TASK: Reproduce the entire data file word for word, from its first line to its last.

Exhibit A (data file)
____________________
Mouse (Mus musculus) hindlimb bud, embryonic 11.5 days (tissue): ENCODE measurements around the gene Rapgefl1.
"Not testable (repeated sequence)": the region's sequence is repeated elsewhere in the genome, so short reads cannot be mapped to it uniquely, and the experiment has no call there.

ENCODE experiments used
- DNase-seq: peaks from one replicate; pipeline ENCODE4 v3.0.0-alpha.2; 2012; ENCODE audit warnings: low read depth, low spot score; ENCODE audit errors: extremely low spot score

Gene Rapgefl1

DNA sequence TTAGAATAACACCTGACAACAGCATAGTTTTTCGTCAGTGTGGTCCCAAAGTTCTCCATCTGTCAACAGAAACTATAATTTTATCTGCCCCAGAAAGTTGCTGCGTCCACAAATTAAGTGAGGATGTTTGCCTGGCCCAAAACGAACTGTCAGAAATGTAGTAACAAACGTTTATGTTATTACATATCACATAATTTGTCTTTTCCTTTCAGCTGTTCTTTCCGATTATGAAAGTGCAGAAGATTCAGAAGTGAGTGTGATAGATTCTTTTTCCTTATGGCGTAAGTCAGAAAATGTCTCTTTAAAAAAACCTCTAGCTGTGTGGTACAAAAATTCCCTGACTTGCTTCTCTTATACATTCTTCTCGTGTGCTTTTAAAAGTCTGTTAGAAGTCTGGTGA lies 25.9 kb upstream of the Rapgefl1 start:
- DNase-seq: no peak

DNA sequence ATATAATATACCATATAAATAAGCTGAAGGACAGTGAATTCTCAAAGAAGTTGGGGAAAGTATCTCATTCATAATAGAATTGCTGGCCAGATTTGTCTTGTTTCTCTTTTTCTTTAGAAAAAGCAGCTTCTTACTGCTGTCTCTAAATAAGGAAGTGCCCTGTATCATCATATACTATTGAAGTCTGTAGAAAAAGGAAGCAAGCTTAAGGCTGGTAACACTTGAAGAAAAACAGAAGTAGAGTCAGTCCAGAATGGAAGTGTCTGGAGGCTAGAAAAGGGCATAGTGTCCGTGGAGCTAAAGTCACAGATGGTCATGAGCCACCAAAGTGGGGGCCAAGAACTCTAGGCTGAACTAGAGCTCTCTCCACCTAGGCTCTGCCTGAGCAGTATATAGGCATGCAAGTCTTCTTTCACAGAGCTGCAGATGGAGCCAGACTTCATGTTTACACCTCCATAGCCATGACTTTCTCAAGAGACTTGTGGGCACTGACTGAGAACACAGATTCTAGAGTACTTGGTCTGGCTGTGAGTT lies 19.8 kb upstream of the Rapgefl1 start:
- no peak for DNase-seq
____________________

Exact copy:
Mouse (Mus musculus) hindlimb bud, embryonic 11.5 days (tissue): ENCODE measurements around the gene Rapgefl1.
"Not testable (repeated sequence)": the region's sequence is repeated elsewhere in the genome, so short reads cannot be mapped to it uniquely, and the experiment has no call there.

ENCODE experiments used
- DNase-seq: peaks from one replicate; pipeline ENCODE4 v3.0.0-alpha.2; 2012; ENCODE audit warnings: low read depth, low spot score; ENCODE audit errors: extremely low spot score

Gene Rapgefl1

DNA sequence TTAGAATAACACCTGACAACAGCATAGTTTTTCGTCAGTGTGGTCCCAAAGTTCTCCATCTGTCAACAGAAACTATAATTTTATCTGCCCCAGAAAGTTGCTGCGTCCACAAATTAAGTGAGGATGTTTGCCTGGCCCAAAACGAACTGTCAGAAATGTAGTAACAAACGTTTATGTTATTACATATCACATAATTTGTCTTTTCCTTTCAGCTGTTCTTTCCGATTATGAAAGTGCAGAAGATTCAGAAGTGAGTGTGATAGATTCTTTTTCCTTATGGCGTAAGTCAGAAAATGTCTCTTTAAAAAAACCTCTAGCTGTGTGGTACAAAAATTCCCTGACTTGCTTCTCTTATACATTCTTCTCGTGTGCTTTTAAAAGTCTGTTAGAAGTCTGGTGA lies 25.9 kb upstream of the Rapgefl1 start:
- DNase-seq: no peak

DNA sequence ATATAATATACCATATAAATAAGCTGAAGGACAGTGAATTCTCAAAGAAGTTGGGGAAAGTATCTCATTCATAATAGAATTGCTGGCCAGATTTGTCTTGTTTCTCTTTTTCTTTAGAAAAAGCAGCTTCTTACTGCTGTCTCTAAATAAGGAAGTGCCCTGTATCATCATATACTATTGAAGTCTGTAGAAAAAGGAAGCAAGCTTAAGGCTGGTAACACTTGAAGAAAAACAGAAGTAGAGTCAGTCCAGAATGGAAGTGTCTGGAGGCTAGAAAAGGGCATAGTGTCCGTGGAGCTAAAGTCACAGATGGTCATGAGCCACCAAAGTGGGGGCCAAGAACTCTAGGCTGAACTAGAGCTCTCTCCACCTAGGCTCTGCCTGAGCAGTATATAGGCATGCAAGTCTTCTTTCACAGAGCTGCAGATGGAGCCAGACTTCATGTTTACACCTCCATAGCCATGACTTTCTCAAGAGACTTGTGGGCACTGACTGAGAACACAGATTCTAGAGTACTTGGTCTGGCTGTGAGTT lies 19.8 kb upstream of the Rapgefl1 start:
- no peak for DNase-seq